As competent speakers, we know how to tell (= know the criteria for), and would normally be able to specify well enough for present intents and purposes, what some human being (which could be oneself) or animal saw (for example); and in specifying it, we would normally be using words, and applying concepts.8 But to go from that to a claim about what human and animal perceptual experience is, is unwarranted. The basic danger is that of reading into perceptual experience the content of possible specifications, or descriptions, of its (objectively identified) objects, thereby encouraging an overly intellectualized, and distorted, picture of the former—a picture that encourages (and is in turn encouraged by) our natural tendency to overlook perceptual experience, and, in the words of Merleau-Ponty, to “forget it as a fact and as perception in the interest of the object which it presents to us” (Merleau-Ponty 1996: 57).9

In Crary, following McDowell, the insistence on conceptualism is motivated by the assumption that all sense is conceptual, so that the only alternative to conceptualism about perception is what McDowell (following Sellars) has famously called “the myth of the (purely mechanically) given”—where the given, as such, is taken to be, precisely, lacking in sense. Crary sometimes cashes out the McDowellian “given” in terms of what’s “merely biological” (108, 183), or what may fully be cashed in terms of “pure stimulus-response mechanisms” or “immediate biological impulses” (117). But the McDowellian dichotomy between the conceptual and the senseless is false, and so is Crary’s dichotomy between the conceptual and the merely biological or mechanical. One of the most fundamental insights of phenomenology, which is central to Merleau-Ponty (and in a different way to Heidegger), is that the world as pre-reflectively perceived and responded to has physiognomic, rather than conceptual, unity and sense—unity for, and in terms of, our body, not our intellect. What we perceive and respond to has motor and affective significance, before it has anything that may sensibly be thought of as conceptual sense. A ball, for example—some particular ball—is perceived as soliciting, and allowing, certain bodily engagements and manipulations, which may with time become more or less habitual, before, and even apart from, being recognized as a ball, let alone as having a particular geometrically-defined shape. Crary echoes approvingly McDowell’s echoing of Kant’s famous dictum that the “I think” must be capable of accompanying all of our representations (109); but, as Merleau-Ponty points out, in what is clearly meant as a repudiation of the Kantian dictum, “consciousness is in the first place not a matter of ‘I think that’ but of ‘I can’” (Merleau-Ponty 1996: 137). The world as pre-reflectively perceived and responded to is perceived as a field of actual and potential bodily engagement, before it becomes, where and when it becomes, the object of true or false judgments. And, contrary to what Crary suggests (51–52), that is what the dawning of Wittgensteinian “aspects” teaches us: that there is perceivable sense, or comprehensible unity, that is not (yet) conceptual, that no conceptualization could fully capture, and that does not always correlate with what we know objectively about the object.10 Incidentally, that is also what the perceptual experience of beauty teaches us, according to Kant.11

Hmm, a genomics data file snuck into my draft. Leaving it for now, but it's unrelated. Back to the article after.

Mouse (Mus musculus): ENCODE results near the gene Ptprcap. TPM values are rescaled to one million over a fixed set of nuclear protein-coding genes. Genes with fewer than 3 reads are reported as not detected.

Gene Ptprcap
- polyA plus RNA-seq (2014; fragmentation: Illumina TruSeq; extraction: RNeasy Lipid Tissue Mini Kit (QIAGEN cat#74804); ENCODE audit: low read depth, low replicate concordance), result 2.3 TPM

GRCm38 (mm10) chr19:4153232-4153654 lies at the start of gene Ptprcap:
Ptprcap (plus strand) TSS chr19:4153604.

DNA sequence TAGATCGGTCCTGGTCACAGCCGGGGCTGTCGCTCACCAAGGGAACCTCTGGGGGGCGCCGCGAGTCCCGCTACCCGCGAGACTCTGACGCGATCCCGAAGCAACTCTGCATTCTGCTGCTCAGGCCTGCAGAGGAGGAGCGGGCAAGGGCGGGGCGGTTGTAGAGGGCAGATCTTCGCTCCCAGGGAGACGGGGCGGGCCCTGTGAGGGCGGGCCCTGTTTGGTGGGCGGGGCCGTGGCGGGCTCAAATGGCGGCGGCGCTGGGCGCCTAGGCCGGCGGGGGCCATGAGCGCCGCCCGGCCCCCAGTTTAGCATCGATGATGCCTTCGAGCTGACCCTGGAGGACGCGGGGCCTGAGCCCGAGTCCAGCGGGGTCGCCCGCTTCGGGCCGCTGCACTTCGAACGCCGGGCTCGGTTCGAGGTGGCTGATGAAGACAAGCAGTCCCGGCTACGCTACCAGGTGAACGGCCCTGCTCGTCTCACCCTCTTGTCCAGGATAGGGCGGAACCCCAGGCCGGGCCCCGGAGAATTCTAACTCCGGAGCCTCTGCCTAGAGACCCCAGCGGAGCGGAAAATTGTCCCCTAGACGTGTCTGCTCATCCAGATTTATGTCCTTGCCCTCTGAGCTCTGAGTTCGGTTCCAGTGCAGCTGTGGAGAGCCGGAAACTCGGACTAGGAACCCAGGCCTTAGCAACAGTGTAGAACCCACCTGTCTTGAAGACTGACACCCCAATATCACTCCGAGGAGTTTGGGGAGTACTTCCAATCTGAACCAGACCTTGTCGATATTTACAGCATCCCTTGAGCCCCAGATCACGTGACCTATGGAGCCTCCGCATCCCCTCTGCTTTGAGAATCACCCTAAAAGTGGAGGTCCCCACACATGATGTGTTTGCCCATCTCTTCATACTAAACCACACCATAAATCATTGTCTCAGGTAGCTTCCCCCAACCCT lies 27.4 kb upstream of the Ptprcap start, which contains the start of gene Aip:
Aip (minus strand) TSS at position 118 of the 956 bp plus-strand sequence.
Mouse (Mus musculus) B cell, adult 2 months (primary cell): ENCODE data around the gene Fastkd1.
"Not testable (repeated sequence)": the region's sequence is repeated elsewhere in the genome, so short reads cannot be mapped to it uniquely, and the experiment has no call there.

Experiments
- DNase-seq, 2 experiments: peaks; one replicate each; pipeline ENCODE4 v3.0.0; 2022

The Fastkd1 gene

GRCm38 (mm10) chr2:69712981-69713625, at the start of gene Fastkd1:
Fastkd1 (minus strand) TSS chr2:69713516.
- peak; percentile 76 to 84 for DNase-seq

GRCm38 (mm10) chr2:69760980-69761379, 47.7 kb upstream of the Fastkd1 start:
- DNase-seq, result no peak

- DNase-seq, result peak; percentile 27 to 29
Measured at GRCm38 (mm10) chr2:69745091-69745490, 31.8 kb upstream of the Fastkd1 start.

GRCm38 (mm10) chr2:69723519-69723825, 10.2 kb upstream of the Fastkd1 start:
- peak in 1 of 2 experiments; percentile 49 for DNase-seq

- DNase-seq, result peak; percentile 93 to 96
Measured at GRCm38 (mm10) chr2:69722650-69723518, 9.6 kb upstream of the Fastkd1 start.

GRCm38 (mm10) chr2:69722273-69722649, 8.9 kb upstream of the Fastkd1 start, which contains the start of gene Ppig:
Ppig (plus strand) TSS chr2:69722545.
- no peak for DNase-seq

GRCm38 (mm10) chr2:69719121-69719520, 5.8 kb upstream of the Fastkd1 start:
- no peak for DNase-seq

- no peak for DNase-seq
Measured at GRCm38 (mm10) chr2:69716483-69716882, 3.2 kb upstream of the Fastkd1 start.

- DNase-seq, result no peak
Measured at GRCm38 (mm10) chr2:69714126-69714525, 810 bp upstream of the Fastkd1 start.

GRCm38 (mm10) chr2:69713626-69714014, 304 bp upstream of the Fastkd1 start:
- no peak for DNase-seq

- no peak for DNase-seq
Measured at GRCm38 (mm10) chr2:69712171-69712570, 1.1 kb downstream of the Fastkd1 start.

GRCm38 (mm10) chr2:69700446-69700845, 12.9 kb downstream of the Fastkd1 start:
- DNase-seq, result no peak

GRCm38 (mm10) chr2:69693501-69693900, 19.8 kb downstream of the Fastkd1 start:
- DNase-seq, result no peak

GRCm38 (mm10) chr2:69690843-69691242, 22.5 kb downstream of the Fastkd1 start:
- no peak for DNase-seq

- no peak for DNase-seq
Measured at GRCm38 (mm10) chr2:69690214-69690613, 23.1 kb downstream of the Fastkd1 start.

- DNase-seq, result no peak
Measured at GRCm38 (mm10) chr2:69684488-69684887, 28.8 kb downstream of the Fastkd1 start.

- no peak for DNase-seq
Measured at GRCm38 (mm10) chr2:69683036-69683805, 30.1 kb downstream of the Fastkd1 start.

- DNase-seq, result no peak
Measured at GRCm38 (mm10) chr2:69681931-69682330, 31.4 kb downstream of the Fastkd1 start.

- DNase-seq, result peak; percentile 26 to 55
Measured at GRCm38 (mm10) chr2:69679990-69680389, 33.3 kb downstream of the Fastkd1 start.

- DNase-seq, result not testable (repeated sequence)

Our discussion thus far may be summarized by saying that far from it being the case that our behavior is expressive of what matters to us in one way or another, and how, because our perception is always conceptual(ized), and our concepts are expressive of what matters to us and how, as Crary proposes, our concepts express what matters to us and how, because they enable us to objectify—more or less usefully for various intents and purposes—an intersubjectively sharable, and largely shared, phenomenal world that draws our attention and calls for (solicits, elicits) motor-affective responses that, as such, are already forms of valuing.

Now, how significant is all this to Crary’s central thesis and her argument for it? There is a sense in which it is not very significant. Neither Crary’s central thesis, nor her argument for it, requires her “conceptualist” account of perception. And in fact, if you go back to my reconstruction of Crary’s argument, you’ll see that it makes no mention or use of Crary’s “conceptualism.” It is possible, in fact, to read Crary’s argument in such a way that the phenomenological understanding of perception and behavior lies tacitly at its background: the reason why human and animal behavior may not aptly be understood as a mechanically-produced response to physical stimuli, but rather needs to be seen as a manifestation of understanding of the creature’s circumstances, and as expressive of what matters to the creature, and how, is that human beings and animals perceive and respond to physiognomic, not-yet-conceptual sense, in the way sketched above; and no purely mechanical account can do justice to that. Moreover, as perceivers and responders to physiognomic sense, we immediately and pre-reflectively perceive the behavior of other human beings and animals as intentional and expressive of what matters to the creature and how: the moment our gaze falls upon the body of another human being or animal “the objects surrounding it immediately take on a fresh layer of significance” (Merleau-Ponty 1996: 353)—that is, we immediately perceive things also in terms of their motor-affective significance for that other. Thus, while Crary’s conceptualism may be misguided, as I’ve suggested, its phenomenological critique arguably leaves her overall argument not just essentially intact, but actually better motivated.